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Memo to 2020 Democrats: The Time To Start Prepping For Russian Hacking Is Now.

As 2016 proved, missteps early on can become giant headaches later in the game.

Andrew Binns7.21.18 9:08 PM ET

As our country struggles to piece together what happened in the 2016 election, the harsh reality is that the 2020 campaign is already under attack. Russia continues to hack, probe, and meddle and they’re not going to quit anytime soon.

And here’s something even more sobering to consider: our elected officials are not up the task to stop it.

The President has sided with Vladimir Putin. His enablers in Congress are too frightened of a presidential Twitter lashing to push back, and the rest of the federal government, including the FBI, CIA, and NSA, are focused on intelligence gathering and reactionary investigations.

Those running for office have been left on their own when it comes to combating foreign nation-state attacks, which are happening every single day in the form of phishing scams, DDOS attacks, network probes, social engineering schemes, and brute force intrusions. Indeed, on Thursday, Microsoft’s VP of Customer Security said the company had already intercepted attacks on three high-profile 2018 candidates that had been launched by the same Russian group that hacked the DNC.

For those running for office—or, even, with designs to do so down the road—let me state in unequivocal terms that the time to start prepping is now. Having served as the Chief Information Officer of the 2016 Democratic National Convention in Philadelphia, along with 15 years in the field, I am acutely aware of what happens when that prep work comes too late.

The most important step is to change IT security culture—or, in many cases, create one. It’s a way of thinking that must be practiced from the campaign manager down to the volunteers, along with a commitment to doing so in a smart way, so people can still function in their fast-paced, transient, high-pressure jobs.

IT Security is complicated, I know. But so is legal work, accounting, polling, compliance, and ad buying. Campaigns budget for those necessary services. And yet, they too often are frugal when it comes to engaging with IT security experts who can tell them what to do and how to stay out of trouble. After all, if you don’t know what to ask, or even what the threats are, what chance does your campaign stand against a nation-state hacking group?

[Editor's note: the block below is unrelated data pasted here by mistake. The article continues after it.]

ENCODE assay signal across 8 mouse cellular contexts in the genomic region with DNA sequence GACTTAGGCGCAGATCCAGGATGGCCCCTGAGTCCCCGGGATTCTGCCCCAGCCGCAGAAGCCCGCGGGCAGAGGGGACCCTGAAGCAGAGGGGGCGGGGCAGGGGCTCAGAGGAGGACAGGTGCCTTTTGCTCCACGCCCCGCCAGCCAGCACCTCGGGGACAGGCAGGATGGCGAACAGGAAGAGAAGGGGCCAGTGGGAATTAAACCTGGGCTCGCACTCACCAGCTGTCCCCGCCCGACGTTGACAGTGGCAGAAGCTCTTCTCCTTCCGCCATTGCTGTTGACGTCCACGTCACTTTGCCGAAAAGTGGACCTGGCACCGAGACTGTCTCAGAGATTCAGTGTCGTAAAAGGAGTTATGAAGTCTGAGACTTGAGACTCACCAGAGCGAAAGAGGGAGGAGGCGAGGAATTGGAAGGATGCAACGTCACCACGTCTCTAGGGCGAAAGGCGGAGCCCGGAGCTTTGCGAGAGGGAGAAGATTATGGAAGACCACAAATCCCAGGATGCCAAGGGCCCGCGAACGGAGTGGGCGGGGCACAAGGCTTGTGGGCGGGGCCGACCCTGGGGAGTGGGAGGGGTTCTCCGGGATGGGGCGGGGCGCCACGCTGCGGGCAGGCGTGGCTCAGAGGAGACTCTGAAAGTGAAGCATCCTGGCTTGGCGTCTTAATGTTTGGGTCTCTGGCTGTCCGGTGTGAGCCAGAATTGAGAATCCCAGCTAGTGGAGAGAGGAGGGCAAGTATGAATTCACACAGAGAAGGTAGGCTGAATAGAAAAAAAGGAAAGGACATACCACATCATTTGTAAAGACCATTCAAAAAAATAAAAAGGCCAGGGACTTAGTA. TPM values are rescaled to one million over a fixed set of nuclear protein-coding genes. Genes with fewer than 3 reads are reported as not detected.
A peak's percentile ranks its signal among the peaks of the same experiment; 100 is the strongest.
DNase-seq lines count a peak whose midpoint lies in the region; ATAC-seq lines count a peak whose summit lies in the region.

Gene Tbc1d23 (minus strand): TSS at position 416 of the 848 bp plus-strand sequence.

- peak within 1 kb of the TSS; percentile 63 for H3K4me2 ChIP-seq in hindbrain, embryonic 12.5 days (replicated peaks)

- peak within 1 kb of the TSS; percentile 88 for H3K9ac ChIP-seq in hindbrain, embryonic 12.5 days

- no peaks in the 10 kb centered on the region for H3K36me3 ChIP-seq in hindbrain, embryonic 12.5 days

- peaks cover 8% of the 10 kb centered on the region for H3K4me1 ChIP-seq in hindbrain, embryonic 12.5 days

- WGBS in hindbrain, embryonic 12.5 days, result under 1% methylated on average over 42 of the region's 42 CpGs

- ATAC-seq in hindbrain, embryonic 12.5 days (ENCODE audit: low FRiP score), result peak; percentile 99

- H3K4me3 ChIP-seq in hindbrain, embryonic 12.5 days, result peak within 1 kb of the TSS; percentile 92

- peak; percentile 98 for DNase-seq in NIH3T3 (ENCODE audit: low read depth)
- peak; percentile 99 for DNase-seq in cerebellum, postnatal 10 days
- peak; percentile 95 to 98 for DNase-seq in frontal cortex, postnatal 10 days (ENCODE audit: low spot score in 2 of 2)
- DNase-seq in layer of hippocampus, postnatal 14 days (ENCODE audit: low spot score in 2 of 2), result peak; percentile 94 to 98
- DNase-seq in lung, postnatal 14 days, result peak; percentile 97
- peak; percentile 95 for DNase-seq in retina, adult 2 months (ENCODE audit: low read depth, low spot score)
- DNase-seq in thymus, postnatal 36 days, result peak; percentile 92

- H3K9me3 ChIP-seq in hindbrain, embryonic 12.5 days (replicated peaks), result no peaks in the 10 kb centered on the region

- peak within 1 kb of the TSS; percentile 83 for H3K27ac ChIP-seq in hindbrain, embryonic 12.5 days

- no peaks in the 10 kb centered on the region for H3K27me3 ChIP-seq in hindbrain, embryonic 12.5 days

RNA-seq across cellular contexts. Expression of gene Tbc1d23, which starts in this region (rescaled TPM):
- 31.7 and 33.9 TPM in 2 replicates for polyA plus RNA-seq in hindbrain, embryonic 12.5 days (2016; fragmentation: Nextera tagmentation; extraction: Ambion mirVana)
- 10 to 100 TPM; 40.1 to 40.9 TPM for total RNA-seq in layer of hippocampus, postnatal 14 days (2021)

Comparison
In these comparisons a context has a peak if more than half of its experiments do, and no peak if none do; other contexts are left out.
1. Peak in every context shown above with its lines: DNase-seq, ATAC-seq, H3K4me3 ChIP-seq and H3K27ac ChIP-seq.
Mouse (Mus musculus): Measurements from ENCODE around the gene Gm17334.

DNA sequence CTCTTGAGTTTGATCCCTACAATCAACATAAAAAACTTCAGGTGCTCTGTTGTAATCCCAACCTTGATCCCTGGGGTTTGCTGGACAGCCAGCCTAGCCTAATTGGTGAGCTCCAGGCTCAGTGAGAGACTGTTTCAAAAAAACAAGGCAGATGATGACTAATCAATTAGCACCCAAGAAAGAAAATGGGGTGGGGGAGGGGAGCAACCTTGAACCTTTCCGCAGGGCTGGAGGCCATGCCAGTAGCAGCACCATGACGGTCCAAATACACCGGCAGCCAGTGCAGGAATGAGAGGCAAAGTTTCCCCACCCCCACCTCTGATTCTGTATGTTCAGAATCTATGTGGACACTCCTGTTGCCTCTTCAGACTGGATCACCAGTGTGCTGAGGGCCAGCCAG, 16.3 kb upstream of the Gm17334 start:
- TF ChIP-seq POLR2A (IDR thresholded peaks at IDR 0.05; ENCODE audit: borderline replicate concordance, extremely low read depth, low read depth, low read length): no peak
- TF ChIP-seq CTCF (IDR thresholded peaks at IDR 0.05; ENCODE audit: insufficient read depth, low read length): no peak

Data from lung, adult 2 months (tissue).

The good news is that at the top level, major campaign committees like the DNC, DCCC, and DSCC are working to change the culture by investing millions of dollars into combating foreign attacks. The DNC installed a formidable CTO previously at Twitter and Uber, Raffi Krikorian, and added former Yahoo executive Bob Lord as Chief Security Officer. Both come from companies that are on the front lines of cyber attacks. They understand that IT security is not a piece of hardware you plug in or some software you install, but a holistic effort across an organization.

But the big organizations can’t be all that we worry about. Smaller and mid-tier campaigns are still falling short of the commitment needed. Worse, some still don’t recognize the seriousness of the problem. Many don’t even know where to begin.

Security and expertise costs money, and many campaigns—especially those that are just coming together, including prospective 2020 candidates—aren’t yet committed to funding these new needs.

Some folks might say, “Well, my campaign doesn’t have any interesting documents or data.” And they may be right!

But what they do have are people, and people who start on small campaigns end up working on larger campaigns later. If those people are compromised by lax security early on, they can unwittingly bring those compromised accounts and devices with them, compound the problem, and perpetuate the cycle. As the most recent Mueller indictment outlined, the DNC was compromised through a DCCC staffer’s account, who provided Russian actors an end-run around DNC security.

Finally, candidates, high profile surrogates, and staff need to take responsibility for all their personal accounts and devices. Everything you touch needs to be secured. The weakest link can create a cascading effect that leads to your private emails plastered across the Internet.  

Do the Russians really care what you’re watching on Netflix? Probably not. But they do care about the billing address you have stored there and the answers to your security questions they can see once they’ve logged in. A single compromised account may not seem like a lot. But taken in aggregate, an attacker can build a profile over time to compromise more sensitive accounts like your email, iCloud, or Dropbox.

The most powerful tool in a hacker’s arsenal, in the end, is human error. And the best way to guard against human error is to start thinking critically about these issues now, before they became major problems down the road.

Campaigns need to recognize what’s at stake, or 2020 will turn into the Wild Wild West where Russia, China, Iran, or North Korea throw everything they have at attacking our democracy. After all, these countries know the current U.S. President may end up siding with them.

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